Masking Description: Research assistant will be present when student randomly chooses which environment they will learn how to suture in. The principal investigator will be unaware of this randomization.
Primary Purpose: Other
Official Title: Teaching Medical Students How to Suture: Standard Simulation vs in Situ
Estimated Study Start Date : April 2018
Estimated Primary Completion Date : May 2018
Estimated Study Completion Date : June 2018

Arm Intervention/treatment
Experimental: Simulation Lab Other: Simulated Learning Environment
Intervention is the environment in which the medical student will learn to practice how to suture. The end goal is to determine the impact each environment has on their ability to learn the skill.
Other Names:
  • Simulation lab
  • ER in situ simulation

Experimental: ER in situ Simulation Other: Simulated Learning Environment
Intervention is the environment in which the medical student will learn to practice how to suture. The end goal is to determine the impact each environment has on their ability to learn the skill.
Other Names:
  • Simulation lab
  • ER in situ simulation




Primary Outcome Measures :
  1. How each simulated learning environment effects a student's ability to learn how to suture [ Time Frame: 1 week ]
    Each student will complete a post survey questionnaire after their attempt to suture in the ER department. This will help determine the impact and therefore, which environment was more conducive to learning how to suture.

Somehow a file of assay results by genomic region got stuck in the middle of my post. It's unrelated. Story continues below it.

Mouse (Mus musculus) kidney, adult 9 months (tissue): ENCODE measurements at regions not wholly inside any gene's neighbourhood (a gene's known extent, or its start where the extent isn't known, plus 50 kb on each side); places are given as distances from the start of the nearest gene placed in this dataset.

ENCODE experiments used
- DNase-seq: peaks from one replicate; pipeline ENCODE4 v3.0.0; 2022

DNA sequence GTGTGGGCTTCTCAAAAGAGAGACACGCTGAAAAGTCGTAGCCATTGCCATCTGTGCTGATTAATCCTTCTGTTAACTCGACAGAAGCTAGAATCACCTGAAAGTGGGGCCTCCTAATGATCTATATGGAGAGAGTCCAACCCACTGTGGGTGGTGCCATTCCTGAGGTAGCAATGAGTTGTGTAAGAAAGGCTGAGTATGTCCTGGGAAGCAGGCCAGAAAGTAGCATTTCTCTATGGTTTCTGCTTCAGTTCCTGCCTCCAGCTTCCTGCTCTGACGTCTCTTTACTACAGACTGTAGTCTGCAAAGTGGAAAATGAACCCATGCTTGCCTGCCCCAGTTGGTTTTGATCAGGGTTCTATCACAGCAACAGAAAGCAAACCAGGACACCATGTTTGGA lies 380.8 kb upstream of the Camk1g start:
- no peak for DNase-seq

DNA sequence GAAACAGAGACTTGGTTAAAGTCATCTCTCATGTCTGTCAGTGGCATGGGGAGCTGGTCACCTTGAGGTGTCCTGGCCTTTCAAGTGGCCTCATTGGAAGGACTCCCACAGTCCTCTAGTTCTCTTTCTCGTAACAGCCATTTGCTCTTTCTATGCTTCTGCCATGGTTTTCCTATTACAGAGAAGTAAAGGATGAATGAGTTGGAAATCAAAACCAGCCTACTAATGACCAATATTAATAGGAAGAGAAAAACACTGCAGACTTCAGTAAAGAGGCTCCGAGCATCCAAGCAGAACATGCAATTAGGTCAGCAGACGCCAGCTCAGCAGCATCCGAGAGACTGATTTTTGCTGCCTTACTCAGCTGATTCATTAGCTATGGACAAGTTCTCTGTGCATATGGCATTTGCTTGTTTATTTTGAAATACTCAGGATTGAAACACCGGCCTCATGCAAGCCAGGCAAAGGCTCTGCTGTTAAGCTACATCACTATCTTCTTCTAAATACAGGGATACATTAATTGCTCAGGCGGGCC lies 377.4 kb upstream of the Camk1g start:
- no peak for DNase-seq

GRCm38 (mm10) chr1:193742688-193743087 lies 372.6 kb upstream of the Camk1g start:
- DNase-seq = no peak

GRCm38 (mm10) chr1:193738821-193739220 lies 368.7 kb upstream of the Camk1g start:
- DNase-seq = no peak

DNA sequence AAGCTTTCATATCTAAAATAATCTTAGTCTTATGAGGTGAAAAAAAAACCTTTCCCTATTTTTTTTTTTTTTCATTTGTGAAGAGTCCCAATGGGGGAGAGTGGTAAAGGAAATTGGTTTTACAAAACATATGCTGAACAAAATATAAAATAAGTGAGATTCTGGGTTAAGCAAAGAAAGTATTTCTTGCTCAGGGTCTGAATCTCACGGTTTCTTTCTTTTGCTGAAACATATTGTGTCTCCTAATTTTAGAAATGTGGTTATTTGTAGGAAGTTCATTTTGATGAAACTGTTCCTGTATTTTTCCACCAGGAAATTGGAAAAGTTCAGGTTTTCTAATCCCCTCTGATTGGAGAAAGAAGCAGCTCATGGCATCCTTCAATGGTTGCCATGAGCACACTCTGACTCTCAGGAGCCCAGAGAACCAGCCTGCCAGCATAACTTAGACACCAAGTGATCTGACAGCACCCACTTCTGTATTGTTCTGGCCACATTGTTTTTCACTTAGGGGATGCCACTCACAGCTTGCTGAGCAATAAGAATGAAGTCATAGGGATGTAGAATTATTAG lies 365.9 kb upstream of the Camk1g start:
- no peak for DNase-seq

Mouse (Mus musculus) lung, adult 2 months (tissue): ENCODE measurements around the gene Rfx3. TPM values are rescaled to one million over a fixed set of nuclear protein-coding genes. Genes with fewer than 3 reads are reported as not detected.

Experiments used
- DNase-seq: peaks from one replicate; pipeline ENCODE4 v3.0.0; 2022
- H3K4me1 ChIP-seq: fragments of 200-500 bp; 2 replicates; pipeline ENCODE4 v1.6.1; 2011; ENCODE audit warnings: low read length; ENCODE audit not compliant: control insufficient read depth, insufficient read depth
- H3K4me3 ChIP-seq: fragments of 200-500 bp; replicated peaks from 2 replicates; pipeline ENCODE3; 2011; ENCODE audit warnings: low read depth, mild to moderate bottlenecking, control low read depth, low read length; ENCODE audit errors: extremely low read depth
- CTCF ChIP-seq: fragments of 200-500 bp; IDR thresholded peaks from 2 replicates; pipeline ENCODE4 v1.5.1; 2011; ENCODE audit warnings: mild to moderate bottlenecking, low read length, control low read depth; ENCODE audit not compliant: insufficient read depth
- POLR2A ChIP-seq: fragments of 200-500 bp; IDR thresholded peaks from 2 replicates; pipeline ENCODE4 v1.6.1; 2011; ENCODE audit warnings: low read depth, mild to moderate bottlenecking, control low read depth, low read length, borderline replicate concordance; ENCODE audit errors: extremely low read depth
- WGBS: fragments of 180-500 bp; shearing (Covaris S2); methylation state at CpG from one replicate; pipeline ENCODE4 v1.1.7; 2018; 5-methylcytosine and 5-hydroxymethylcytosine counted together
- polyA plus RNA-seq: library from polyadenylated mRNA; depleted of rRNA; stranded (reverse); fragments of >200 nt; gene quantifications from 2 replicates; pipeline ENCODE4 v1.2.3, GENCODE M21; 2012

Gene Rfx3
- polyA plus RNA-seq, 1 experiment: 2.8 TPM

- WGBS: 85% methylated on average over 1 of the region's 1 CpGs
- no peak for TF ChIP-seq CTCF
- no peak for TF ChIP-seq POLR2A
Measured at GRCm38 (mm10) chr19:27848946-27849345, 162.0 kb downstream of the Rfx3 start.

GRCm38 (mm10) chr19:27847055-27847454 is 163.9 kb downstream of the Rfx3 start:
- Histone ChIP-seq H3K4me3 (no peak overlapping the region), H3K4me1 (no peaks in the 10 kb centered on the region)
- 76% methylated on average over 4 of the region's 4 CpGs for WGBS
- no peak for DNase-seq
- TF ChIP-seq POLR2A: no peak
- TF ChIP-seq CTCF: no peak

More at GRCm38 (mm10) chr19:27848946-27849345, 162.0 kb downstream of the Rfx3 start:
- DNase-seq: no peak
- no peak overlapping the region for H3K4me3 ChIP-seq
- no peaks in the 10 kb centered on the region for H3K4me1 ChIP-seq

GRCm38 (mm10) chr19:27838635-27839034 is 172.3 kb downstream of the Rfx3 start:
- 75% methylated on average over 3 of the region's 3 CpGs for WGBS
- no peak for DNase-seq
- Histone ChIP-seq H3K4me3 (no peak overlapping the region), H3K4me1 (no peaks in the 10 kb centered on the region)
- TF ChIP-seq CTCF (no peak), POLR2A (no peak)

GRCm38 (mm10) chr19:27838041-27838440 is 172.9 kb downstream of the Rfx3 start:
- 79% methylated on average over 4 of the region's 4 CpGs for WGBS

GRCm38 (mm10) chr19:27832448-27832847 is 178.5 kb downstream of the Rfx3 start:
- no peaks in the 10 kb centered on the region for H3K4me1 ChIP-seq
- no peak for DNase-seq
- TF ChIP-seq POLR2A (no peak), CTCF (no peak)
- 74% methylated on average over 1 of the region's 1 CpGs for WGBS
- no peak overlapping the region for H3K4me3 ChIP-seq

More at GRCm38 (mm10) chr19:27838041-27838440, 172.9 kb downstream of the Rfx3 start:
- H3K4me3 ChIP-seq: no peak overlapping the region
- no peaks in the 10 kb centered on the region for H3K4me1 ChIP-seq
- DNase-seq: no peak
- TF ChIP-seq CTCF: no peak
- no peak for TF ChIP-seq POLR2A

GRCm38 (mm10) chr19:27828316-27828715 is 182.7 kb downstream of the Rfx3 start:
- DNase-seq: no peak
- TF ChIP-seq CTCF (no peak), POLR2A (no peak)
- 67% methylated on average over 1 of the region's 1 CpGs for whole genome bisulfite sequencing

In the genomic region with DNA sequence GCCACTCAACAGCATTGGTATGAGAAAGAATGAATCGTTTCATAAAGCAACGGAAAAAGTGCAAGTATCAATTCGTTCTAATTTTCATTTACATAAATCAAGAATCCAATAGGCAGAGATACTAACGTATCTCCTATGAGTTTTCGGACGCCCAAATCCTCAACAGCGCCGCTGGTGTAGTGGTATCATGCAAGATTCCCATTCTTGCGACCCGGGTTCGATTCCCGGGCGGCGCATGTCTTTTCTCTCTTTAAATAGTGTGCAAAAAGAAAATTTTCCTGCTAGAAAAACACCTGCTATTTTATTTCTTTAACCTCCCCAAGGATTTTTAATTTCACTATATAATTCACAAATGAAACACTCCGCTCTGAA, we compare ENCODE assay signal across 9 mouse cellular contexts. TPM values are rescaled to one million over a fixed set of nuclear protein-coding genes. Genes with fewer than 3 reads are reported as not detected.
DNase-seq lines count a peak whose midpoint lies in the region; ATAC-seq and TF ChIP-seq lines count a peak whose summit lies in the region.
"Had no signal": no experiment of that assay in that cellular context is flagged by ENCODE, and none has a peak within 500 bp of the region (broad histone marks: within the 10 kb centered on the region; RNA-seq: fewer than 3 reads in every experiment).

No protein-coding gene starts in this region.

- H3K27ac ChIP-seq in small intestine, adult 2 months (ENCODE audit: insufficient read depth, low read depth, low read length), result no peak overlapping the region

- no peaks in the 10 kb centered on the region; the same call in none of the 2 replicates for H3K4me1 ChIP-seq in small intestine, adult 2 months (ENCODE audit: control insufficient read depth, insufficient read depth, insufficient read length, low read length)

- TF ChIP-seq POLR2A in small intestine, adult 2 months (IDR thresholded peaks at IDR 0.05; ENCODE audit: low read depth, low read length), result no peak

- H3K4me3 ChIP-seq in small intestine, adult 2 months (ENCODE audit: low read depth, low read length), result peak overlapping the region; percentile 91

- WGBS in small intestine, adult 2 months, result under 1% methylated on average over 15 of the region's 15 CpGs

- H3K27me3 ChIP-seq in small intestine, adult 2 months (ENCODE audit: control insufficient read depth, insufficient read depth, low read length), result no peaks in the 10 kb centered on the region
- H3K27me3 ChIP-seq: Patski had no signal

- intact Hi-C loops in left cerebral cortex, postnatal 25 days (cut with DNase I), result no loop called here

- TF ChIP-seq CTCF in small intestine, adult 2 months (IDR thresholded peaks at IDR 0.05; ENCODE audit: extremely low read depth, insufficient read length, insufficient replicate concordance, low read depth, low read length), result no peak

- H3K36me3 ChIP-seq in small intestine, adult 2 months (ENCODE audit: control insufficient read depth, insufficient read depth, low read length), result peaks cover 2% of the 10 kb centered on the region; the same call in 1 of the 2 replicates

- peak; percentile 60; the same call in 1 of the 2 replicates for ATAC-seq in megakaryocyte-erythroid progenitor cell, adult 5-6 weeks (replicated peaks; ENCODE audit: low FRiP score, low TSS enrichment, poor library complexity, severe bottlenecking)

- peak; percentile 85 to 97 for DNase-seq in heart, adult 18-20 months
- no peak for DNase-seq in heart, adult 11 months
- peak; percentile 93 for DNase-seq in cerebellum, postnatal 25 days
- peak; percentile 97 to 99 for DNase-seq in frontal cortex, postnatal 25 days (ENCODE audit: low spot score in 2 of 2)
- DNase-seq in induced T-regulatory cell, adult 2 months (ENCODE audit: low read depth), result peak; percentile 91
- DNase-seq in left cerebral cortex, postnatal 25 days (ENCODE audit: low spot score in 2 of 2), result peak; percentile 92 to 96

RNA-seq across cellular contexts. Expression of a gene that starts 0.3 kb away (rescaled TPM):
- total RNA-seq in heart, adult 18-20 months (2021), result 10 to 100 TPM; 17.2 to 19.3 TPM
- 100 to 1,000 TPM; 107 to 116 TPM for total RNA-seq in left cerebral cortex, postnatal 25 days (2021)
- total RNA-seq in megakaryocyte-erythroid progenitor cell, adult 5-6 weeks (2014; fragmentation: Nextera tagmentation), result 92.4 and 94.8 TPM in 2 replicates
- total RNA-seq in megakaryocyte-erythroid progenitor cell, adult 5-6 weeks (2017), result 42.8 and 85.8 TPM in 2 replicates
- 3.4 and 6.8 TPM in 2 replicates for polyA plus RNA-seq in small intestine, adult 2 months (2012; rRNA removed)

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Ages Eligible for Study:   Child, Adult, Older Adult
Sexes Eligible for Study:   All
Accepts Healthy Volunteers:   Yes
Criteria

Inclusion Criteria:

  • Pre clinical medical students (year one or two)

Exclusion Criteria:

  • Medical students not in first or second year training
  • Extensive knowledge or background with suturing

Information from the National Library of Medicine

To learn more about this study, you or your doctor may contact the study research staff using the contact information provided by the sponsor.

Please refer to this study by its ClinicalTrials.gov identifier (NCT number): NCT03499002


Sponsors and Collaborators
Memorial University of Newfoundland
Investigators
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Principal Investigator: Chrystal Horwood, MD Memorial University of Newfoundland and Labrador

Publications of Results:

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Responsible Party: Memorial University of Newfoundland
ClinicalTrials.gov Identifier: NCT03499002    
Other Study ID Numbers: MUNChrystal
First Posted: April 17, 2018    Key Record Dates
Last Update Posted: March 13, 2019
Last Verified: April 2018
Individual Participant Data (IPD) Sharing Statement:
Plan to Share IPD: No

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Studies a U.S. FDA-regulated Drug Product: No
Studies a U.S. FDA-regulated Device Product: No
Keywords provided by Memorial University of Newfoundland:
Simulation
Medical Students
In Situ Simulation
Additional relevant MeSH terms:
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Lacerations
Wounds and Injuries